Press Release Category: 
Program and Event Press Releases
Publication Date: 
July 2007
Press Release Contact: 

COOPERSTOWN, NY, July 11, 2007—On select Sundays in July, August, and September, The Farmers’ Museum invites visitors to meet some of the carvers behind the museum’s beautifully handcrafted Empire State Carousel for an in-depth look at woodcarving and these talented carvers’ creations, including Sam the Bear and Sofia the Skunk.

On Sunday, July 15 from 11:00 am to 2:00 pm, The Farmers’ Museum brings woodcarver Bill Cooper to The Empire State Carousel. Cooper is the creator of Sam the Bear and Sofia the Skunk, and carved Buttercup the Horse along with fellow woodcarver and friend Roger Meadway. Cooper has been carving for 45 years and has carved reproductions of the old masters carousel horses, and during his visit at the museum, patrons will be able to take in Cooper’s carving as he recreates a 1916 Parker horse called “Lillybelle.” Originals of Lillybelle vet upwards of $80,000 at auction and it is Lillybelle’s history that inspired Cooper to recreate it. Cooper is a carving purist and recreates the 1875 process with hand tools and formulation paints and undercoats.

Following on Sunday, August 12 and September 16, will be The Empire State Carousel’s creator and Head Carver Gerry Holzman. Holzman became a professional woodcarver in 1970 after studying the trade in England under renowned Master Carver Gino Masero. Holzman has been restoring carousels since 1976. He has restored over 75 works of art from antique carousels and has created approximately 200 pieces of original carousel carving.

Since 1984, he has been the head carver and executive director of the Empire State Carousel Project. Over the course of two decades, Holzman oversaw the production of this full-size operating merry-go-round based on the history and culture of New York State.

Meet the Carver Sundays will be held from 11:00 am to 2:00 pm on select Sundays in July, August and September. The programs are included with regular museum admission. For more information, please call (607) 547-1450.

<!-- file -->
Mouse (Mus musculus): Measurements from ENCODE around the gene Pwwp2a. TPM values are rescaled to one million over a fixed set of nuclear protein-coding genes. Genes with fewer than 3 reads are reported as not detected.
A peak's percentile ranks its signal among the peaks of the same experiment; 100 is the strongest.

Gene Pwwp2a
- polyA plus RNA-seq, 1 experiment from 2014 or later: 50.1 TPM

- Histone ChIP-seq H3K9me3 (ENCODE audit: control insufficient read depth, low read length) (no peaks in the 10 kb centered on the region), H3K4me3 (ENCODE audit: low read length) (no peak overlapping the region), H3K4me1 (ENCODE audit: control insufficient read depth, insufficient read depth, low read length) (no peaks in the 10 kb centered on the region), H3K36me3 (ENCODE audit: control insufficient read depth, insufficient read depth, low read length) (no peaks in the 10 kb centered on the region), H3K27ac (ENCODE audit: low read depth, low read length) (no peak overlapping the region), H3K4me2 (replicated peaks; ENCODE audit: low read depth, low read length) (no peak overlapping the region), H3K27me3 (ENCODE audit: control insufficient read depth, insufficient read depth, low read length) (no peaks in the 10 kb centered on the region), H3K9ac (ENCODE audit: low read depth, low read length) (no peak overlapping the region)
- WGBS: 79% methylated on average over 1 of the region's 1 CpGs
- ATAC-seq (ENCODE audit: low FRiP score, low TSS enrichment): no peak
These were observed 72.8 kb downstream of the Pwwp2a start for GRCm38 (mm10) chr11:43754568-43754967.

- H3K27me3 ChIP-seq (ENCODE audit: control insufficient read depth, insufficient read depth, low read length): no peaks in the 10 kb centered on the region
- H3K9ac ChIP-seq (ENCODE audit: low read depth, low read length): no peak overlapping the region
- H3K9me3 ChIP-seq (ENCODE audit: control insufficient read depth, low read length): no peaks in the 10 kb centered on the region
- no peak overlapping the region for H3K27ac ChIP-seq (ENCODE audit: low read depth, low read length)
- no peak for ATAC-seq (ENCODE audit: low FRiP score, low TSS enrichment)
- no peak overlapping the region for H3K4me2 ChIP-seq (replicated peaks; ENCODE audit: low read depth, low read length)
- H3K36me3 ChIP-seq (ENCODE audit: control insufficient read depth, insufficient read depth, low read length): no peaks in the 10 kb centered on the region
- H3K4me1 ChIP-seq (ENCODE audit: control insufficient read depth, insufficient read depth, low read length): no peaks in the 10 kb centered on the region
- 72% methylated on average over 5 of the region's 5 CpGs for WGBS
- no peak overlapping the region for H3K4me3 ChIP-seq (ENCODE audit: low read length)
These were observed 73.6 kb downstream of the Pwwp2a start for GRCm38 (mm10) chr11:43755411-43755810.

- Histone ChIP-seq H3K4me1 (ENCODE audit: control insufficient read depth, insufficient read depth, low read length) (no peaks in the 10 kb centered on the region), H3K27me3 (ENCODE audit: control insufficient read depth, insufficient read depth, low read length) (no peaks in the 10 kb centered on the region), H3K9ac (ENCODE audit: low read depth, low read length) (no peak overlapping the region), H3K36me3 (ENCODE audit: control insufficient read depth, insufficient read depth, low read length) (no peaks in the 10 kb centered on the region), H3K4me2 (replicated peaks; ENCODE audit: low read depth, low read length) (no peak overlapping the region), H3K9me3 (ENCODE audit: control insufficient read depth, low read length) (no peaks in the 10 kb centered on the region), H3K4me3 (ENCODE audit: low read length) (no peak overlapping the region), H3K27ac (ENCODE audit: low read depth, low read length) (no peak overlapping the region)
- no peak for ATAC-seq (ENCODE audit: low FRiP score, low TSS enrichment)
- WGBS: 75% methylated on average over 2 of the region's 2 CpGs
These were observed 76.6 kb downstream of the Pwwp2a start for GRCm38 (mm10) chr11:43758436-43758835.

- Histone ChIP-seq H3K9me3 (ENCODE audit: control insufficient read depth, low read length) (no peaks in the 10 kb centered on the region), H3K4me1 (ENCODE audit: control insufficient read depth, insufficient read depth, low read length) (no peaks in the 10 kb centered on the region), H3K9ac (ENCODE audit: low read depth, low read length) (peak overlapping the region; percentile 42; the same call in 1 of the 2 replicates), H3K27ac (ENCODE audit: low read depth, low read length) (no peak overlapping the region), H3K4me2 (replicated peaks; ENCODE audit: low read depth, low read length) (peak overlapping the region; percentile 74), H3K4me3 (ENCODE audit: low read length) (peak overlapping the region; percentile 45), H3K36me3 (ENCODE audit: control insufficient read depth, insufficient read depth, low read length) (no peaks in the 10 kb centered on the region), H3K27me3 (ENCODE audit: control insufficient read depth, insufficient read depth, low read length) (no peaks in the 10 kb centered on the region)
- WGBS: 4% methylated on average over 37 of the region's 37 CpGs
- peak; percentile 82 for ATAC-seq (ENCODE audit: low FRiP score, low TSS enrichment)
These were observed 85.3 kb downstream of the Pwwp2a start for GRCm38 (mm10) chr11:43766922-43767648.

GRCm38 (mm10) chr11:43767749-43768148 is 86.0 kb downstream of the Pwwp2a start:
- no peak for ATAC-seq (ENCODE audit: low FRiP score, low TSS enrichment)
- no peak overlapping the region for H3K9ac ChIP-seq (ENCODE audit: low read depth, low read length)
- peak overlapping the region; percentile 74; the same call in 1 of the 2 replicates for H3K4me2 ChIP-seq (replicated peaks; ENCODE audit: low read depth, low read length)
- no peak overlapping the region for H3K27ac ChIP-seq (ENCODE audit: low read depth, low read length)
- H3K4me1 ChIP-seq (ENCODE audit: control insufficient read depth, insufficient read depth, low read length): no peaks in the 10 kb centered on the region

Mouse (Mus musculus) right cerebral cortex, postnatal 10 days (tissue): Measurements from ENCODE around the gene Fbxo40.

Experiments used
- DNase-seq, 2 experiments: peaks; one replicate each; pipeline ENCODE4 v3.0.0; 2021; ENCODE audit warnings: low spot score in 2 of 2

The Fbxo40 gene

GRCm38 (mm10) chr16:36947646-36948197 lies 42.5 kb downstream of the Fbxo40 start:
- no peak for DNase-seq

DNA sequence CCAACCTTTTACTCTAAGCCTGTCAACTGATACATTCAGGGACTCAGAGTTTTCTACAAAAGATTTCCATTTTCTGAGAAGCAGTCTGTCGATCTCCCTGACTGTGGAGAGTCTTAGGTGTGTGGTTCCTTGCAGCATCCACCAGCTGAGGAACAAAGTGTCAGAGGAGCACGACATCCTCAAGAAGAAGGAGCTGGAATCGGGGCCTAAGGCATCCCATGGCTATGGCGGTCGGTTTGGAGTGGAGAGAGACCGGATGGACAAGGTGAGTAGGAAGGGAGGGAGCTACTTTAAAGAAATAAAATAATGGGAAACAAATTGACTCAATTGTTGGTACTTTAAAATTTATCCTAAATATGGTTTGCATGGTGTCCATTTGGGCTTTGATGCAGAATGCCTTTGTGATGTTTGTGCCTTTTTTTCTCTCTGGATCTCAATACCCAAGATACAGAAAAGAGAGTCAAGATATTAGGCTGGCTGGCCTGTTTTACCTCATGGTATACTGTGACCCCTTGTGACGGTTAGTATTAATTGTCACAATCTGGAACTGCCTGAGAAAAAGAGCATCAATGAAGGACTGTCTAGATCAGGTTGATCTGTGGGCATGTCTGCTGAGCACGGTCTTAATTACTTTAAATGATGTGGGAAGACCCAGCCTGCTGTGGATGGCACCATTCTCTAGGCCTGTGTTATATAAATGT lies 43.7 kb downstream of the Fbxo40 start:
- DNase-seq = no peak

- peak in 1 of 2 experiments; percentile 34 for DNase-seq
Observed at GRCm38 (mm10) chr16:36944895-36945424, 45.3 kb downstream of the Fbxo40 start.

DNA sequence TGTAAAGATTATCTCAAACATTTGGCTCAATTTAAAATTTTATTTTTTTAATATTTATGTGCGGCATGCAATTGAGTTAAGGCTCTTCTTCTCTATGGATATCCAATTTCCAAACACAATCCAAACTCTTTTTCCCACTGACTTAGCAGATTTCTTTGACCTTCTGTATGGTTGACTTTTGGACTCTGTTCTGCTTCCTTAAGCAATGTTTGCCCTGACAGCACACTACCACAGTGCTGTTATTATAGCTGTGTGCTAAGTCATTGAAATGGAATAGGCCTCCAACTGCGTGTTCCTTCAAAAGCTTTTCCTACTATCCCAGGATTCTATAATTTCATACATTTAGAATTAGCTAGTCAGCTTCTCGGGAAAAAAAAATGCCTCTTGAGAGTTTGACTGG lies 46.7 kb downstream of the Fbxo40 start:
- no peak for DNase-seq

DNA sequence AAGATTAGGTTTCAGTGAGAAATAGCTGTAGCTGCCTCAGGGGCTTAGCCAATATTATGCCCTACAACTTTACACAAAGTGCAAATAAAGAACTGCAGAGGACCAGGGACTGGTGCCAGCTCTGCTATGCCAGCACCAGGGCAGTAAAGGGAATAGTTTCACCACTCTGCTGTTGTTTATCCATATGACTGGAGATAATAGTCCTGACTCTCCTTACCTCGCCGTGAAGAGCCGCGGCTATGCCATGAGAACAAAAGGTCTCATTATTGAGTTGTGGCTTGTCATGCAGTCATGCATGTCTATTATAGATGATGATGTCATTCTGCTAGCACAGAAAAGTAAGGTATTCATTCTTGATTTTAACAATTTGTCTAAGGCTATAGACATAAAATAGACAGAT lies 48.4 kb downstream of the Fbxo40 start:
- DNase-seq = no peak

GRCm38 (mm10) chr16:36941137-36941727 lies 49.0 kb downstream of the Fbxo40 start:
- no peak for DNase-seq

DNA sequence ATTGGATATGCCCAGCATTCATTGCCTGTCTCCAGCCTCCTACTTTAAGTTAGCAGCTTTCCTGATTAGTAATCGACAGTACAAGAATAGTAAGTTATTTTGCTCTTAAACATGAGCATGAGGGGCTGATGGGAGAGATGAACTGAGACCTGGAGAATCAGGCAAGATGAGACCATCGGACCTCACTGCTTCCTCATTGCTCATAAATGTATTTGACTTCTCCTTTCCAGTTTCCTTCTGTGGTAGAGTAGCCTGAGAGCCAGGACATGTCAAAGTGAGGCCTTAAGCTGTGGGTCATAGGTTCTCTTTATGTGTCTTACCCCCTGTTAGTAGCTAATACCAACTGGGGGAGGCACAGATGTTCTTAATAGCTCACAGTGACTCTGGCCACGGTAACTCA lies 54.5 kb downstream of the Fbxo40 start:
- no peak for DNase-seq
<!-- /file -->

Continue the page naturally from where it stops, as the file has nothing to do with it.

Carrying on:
About The Farmers’ Museum
As one of the oldest rural life museums in the country, The Farmers’ Museum in Cooperstown, New York, provides visitors with a unique opportunity to experience 19th-century rural and village life first-hand through authentic demonstrations and interpretative exhibits. The museum, founded in 1943, comprises a Colonial Revival stone barn listed on the National Register for Historic Places, a recreated historic village circa 1845, a late- nineteenth-century Country Fair featuring The Empire State Carousel, and a working farmstead. Through its 19th-century village and farm, the museum preserves important examples of upstate New York architecture, early agricultural tools and equipment, and heritage livestock. The Farmers’ Museum’s outstanding collection of more than 23,000 items encompasses significant historic objects ranging from butter molds to carriages, and hand planes to plows. The museum also presents a broad range of interactive educational programs for school groups, families, and adults that explore and preserve the rich agricultural history of the region.

The Farmers’ Museum is located on 5775 State Hwy. 80, Lake Road, in Cooperstown, NY. Museum admission is $11 for adults, $9.50 for visitors age 65 and over, and $5 for children age 7 to 12; children 6 and under and members are admitted free. From April 1 through May 14 and October 9 through October 31, admission prices are reduced to $9 for adults, $8 for seniors age 65 and over, and $4 for children age 7 to 12. Reduced price combination admission tickets that include the Fenimore Art Museum and The National Baseball Hall of Fame and Museum are also available. For museum hours or general information, please call 1-888-547-1450 or visit www.farmersmuseum.org.

###

For more information or images, please contact:
Christine Liggio/Public Relations Office
New York State Historical Association
Fenimore Art Museum/The Farmers’ Museum
Phone: (607) 547-1472/E-mail: cliggio@nysha.org

Site: